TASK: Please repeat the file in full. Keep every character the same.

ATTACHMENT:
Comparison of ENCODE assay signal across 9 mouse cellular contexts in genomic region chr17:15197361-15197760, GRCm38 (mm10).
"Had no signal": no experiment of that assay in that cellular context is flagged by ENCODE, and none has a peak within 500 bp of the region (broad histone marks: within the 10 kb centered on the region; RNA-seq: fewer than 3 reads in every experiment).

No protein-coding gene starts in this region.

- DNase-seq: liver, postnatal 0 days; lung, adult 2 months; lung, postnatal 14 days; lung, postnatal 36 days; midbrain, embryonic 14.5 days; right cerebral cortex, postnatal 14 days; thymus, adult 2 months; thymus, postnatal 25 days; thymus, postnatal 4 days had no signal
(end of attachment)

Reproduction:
Comparison of ENCODE assay signal across 9 mouse cellular contexts in genomic region chr17:15197361-15197760, GRCm38 (mm10).
"Had no signal": no experiment of that assay in that cellular context is flagged by ENCODE, and none has a peak within 500 bp of the region (broad histone marks: within the 10 kb centered on the region; RNA-seq: fewer than 3 reads in every experiment).

No protein-coding gene starts in this region.

- DNase-seq: liver, postnatal 0 days; lung, adult 2 months; lung, postnatal 14 days; lung, postnatal 36 days; midbrain, embryonic 14.5 days; right cerebral cortex, postnatal 14 days; thymus, adult 2 months; thymus, postnatal 25 days; thymus, postnatal 4 days had no signal